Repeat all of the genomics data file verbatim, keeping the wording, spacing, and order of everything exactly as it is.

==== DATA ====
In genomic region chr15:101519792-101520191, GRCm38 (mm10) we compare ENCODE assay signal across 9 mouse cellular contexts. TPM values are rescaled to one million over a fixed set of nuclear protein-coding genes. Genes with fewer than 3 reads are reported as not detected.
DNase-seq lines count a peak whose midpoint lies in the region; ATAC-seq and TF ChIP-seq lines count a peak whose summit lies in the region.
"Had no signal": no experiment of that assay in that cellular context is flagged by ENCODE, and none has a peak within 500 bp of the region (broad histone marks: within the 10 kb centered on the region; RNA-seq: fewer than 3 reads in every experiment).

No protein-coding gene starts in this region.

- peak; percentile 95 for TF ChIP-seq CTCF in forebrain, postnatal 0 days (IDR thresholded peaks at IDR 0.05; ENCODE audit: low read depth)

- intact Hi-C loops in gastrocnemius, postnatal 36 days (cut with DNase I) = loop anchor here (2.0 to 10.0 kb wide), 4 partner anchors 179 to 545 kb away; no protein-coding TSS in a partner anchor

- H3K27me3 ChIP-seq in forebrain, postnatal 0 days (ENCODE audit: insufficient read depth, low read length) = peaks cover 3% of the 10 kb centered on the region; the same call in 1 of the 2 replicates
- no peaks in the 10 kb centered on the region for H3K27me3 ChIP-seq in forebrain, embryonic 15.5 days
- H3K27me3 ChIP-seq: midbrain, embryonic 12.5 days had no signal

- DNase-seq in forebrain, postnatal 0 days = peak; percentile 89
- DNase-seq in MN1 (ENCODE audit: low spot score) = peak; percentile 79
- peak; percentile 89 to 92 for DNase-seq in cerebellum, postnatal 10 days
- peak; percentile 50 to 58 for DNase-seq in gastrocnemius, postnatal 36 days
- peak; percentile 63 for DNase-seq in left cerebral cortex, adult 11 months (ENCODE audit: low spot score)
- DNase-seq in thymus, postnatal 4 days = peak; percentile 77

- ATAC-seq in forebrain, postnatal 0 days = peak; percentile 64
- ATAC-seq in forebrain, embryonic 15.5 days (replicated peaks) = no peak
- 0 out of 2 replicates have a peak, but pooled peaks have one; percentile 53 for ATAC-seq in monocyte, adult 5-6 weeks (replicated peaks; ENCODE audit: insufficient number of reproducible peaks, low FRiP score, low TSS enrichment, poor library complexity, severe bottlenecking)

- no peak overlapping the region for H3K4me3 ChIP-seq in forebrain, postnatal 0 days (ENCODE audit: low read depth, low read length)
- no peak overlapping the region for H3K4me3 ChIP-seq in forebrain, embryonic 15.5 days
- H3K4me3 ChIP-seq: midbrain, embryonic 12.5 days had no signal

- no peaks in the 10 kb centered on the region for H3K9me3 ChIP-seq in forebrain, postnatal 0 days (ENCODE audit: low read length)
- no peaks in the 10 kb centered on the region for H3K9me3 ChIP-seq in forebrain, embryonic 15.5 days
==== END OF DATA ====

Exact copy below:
In genomic region chr15:101519792-101520191, GRCm38 (mm10) we compare ENCODE assay signal across 9 mouse cellular contexts. TPM values are rescaled to one million over a fixed set of nuclear protein-coding genes. Genes with fewer than 3 reads are reported as not detected.
DNase-seq lines count a peak whose midpoint lies in the region; ATAC-seq and TF ChIP-seq lines count a peak whose summit lies in the region.
"Had no signal": no experiment of that assay in that cellular context is flagged by ENCODE, and none has a peak within 500 bp of the region (broad histone marks: within the 10 kb centered on the region; RNA-seq: fewer than 3 reads in every experiment).

No protein-coding gene starts in this region.

- peak; percentile 95 for TF ChIP-seq CTCF in forebrain, postnatal 0 days (IDR thresholded peaks at IDR 0.05; ENCODE audit: low read depth)

- intact Hi-C loops in gastrocnemius, postnatal 36 days (cut with DNase I) = loop anchor here (2.0 to 10.0 kb wide), 4 partner anchors 179 to 545 kb away; no protein-coding TSS in a partner anchor

- H3K27me3 ChIP-seq in forebrain, postnatal 0 days (ENCODE audit: insufficient read depth, low read length) = peaks cover 3% of the 10 kb centered on the region; the same call in 1 of the 2 replicates
- no peaks in the 10 kb centered on the region for H3K27me3 ChIP-seq in forebrain, embryonic 15.5 days
- H3K27me3 ChIP-seq: midbrain, embryonic 12.5 days had no signal

- DNase-seq in forebrain, postnatal 0 days = peak; percentile 89
- DNase-seq in MN1 (ENCODE audit: low spot score) = peak; percentile 79
- peak; percentile 89 to 92 for DNase-seq in cerebellum, postnatal 10 days
- peak; percentile 50 to 58 for DNase-seq in gastrocnemius, postnatal 36 days
- peak; percentile 63 for DNase-seq in left cerebral cortex, adult 11 months (ENCODE audit: low spot score)
- DNase-seq in thymus, postnatal 4 days = peak; percentile 77

- ATAC-seq in forebrain, postnatal 0 days = peak; percentile 64
- ATAC-seq in forebrain, embryonic 15.5 days (replicated peaks) = no peak
- 0 out of 2 replicates have a peak, but pooled peaks have one; percentile 53 for ATAC-seq in monocyte, adult 5-6 weeks (replicated peaks; ENCODE audit: insufficient number of reproducible peaks, low FRiP score, low TSS enrichment, poor library complexity, severe bottlenecking)

- no peak overlapping the region for H3K4me3 ChIP-seq in forebrain, postnatal 0 days (ENCODE audit: low read depth, low read length)
- no peak overlapping the region for H3K4me3 ChIP-seq in forebrain, embryonic 15.5 days
- H3K4me3 ChIP-seq: midbrain, embryonic 12.5 days had no signal

- no peaks in the 10 kb centered on the region for H3K9me3 ChIP-seq in forebrain, postnatal 0 days (ENCODE audit: low read length)
- no peaks in the 10 kb centered on the region for H3K9me3 ChIP-seq in forebrain, embryonic 15.5 days